But to be clear, I would never question the validity of anything uttered by a warrior like Dorian Yates. He has been a gladiator in the arena for many years putting his money where his mouth is day in and day out. But by distilling training principles down to a simple, single layer, you can’t do that.
Still, I never definitely thought there was that much daylight between a 1-set crowd and a multi-set crowd. The crowd in 1 set tells us to warm up with a few sets and go completely crazy on the One set! Or you can pyramid like this:
- Set 1 – 12 repetitions with moderate weight
- Set 2 – 10 reps with 10% much more
- Set 3 – 8 reps with 20% much more
- Set 4 – six repetitions at 90% of max
- Set 5 – 6 reps to failure – all you got.
Is there really a difference?
Again, let’s consider another example:
With Mentzer’s Heavy Duty program, the chest program can be:
- The flat bench flies – 2 sets of 12 repetitions, light weights for warming up
- Barbell push-ups – 2 sets of 12 repetitions, light weights for warming up
- Pre-exhaust superset – 1 set of 6 to 8 reps in fly (maximal work) followed by 1 set of 6 reps in incline (positive reps followed by 2 to 3 forced reps followed by 2 to 3 negative reps)
Compare that to Rusty Moore’s chest routine:
- Bench press – five sets of 12, 10, 8, 6, 15
- Flies – 4 sets of 12 (very same weight – no more than 1 minute rest)
- Dumbbell push-ups – 4 sets of 12 (exactly the same weight – no more than 1 minute rest)
Mentzer believes in total destruction in one maximum effort. Rusty believes in cumulative fatigue for stress and muscle destruction. Each of them has their own “scientific” research to support their thinking.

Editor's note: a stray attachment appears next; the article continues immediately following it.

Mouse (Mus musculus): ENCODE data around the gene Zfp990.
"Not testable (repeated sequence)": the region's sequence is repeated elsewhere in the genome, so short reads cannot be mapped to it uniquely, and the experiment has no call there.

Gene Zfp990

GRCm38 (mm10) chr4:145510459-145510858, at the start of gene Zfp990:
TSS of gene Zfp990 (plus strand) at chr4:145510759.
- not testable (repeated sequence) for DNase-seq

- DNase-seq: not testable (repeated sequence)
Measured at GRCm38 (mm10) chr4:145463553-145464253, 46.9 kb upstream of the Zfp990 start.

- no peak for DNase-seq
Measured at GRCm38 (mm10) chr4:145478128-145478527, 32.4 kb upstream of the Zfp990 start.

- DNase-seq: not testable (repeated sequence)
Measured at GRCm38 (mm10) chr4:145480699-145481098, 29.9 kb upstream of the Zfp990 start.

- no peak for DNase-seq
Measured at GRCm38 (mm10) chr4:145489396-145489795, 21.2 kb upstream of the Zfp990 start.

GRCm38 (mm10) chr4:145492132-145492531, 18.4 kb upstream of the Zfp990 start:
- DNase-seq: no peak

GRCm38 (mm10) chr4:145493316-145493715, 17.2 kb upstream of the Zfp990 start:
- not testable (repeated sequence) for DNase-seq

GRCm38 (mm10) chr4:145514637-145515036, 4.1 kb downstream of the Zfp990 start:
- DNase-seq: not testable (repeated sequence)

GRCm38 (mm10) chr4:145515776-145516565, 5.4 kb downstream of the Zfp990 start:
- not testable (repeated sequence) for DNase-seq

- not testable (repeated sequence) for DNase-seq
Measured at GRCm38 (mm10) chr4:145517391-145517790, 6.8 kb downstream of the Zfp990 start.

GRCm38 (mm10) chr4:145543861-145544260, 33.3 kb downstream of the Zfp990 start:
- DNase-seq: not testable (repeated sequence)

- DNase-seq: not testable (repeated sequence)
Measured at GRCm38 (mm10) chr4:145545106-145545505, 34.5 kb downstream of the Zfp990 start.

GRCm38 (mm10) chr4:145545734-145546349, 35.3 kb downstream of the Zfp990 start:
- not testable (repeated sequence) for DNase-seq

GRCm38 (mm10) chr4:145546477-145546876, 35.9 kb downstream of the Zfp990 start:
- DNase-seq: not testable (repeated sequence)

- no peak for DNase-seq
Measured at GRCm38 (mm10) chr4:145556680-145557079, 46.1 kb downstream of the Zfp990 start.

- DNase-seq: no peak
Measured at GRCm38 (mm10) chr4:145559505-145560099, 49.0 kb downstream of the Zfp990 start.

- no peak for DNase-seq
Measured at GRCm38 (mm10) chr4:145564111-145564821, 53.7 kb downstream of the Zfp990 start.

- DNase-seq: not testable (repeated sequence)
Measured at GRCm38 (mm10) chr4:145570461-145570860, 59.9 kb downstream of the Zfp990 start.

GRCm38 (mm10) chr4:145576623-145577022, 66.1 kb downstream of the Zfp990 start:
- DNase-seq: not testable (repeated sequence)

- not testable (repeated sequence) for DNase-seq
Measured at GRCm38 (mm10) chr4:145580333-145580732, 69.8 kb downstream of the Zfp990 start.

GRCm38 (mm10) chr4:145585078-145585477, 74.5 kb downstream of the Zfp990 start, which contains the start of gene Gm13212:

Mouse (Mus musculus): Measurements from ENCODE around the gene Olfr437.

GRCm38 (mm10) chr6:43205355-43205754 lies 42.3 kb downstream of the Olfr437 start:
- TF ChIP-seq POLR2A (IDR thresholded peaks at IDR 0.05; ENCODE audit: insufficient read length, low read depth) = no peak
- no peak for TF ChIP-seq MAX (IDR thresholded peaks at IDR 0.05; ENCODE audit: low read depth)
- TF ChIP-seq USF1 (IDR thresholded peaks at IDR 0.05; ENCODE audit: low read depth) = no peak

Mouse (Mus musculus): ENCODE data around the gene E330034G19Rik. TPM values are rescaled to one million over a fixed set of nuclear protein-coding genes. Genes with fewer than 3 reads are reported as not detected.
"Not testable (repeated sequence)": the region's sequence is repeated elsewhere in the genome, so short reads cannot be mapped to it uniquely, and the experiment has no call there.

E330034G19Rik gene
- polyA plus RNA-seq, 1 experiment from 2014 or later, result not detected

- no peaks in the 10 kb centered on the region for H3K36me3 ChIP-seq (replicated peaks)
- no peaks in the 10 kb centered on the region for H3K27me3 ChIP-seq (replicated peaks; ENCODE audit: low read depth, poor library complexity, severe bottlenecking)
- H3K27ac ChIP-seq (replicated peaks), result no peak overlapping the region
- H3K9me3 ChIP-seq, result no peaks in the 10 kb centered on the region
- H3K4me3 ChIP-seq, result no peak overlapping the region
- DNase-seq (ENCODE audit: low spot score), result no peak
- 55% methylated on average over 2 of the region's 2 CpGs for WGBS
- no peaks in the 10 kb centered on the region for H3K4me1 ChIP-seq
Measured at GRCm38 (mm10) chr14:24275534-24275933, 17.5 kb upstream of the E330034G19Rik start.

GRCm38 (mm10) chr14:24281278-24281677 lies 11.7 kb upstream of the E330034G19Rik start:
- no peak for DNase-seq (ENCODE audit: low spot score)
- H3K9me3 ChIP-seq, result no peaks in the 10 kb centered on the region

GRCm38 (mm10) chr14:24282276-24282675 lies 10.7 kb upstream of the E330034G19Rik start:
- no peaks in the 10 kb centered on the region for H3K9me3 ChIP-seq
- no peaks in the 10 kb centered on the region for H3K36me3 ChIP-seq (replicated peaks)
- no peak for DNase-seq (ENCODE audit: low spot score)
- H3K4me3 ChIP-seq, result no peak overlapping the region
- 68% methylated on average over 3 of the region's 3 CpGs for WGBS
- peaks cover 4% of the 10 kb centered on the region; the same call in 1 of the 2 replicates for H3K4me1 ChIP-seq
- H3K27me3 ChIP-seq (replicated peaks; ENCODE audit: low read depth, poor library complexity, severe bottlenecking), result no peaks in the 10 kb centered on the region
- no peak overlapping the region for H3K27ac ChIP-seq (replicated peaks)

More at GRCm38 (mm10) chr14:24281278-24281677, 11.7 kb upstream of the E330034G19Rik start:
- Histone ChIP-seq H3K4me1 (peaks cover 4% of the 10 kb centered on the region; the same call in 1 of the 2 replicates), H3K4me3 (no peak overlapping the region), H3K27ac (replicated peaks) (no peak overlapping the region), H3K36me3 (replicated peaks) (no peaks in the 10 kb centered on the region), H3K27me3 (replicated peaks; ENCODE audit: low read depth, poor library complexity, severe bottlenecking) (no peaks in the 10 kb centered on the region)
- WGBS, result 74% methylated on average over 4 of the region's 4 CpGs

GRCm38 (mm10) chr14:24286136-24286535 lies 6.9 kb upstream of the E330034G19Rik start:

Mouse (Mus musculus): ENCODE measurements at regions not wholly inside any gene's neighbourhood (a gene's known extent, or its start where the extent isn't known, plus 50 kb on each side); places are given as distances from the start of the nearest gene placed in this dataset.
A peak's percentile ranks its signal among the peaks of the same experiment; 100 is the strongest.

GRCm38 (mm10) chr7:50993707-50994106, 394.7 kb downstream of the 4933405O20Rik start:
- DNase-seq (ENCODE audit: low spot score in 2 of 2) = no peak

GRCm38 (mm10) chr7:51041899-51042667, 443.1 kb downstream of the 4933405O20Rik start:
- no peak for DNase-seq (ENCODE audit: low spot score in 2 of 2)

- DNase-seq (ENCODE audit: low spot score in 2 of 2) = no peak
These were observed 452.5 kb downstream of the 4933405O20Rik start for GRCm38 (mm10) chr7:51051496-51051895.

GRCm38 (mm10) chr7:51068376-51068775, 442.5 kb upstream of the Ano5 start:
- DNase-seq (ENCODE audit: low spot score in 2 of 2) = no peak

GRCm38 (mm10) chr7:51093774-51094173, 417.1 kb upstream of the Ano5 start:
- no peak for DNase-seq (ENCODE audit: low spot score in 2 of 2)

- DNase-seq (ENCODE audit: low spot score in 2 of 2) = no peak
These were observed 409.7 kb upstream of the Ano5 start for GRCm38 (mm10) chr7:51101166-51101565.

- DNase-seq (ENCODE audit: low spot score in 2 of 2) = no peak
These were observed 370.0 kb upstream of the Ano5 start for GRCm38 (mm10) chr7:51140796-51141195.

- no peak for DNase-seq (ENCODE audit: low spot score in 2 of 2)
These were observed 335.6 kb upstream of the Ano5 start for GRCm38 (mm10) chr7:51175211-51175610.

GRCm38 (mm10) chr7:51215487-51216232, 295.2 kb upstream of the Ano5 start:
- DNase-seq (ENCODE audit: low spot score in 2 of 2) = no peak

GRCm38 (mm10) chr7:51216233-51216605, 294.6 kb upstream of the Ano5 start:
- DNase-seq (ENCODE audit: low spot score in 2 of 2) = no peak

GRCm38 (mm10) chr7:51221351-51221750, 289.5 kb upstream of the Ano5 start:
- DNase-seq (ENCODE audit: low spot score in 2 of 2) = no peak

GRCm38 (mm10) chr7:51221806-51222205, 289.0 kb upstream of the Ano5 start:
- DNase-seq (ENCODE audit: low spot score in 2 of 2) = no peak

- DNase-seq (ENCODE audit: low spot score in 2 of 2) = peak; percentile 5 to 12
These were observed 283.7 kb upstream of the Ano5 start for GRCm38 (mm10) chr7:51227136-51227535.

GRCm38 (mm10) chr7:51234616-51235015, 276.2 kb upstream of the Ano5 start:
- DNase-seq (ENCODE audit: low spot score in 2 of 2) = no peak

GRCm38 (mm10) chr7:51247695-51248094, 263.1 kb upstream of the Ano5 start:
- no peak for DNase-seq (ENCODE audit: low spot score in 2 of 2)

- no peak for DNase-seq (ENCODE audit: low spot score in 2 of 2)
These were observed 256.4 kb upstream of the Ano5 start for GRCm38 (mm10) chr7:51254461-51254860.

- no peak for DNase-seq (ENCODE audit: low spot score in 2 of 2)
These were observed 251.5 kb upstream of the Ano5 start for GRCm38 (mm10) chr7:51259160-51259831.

I feel that neither is incorrect. I think it’s really a mistake to reject 1 in favor of the other. I believe Mike Mentzer’s only flaw was in assuming that what works for him and his followers must be the only way.
I believe that the term 1 time too often obscures individuality. Most of us aren’t going to be Dorian Yates by any means, so why copy his routines so precisely (go back to the kid doing Arnold’s workout for 2 hours hoping to look like the Korean Arnold – nope).
For many of us regular guys, I believe that hard training has more potential for harm than good. Bench pressing is much more than just chest, shoulders and triceps; these are all the basic ligaments, tendons, attachments and so on that support movement. A few warm-ups and a bang; jumping into a death set can’t be good.
But I’m not a scientist, nor do I play one on TV. It’s all about my common sense – which may not be so common.
Which leads me to conclude – with more than a few years behind me – that for many of us; I feel that a practice strategy like Rusty’s would be a better choice. Pyramiding truly prepares and positions the muscles for maximum effort within the last set. The following exercises pump more and more blood into the muscles.
In addition, many of us exercise at home or alone. Hard work requires a good training partner who can effectively spot forced repetitions and negatives.
This does not mean that there is no place for heavy training. You can certainly turn it on for a month or 2 to shock your muscles. But I wouldn’t do that
unless, of course, you’ve been hitting irons for at least a year and have a good partner.
Finally, high intensity training is less of a training technique for me; rather, it is a way of thinking and effort during the entire training.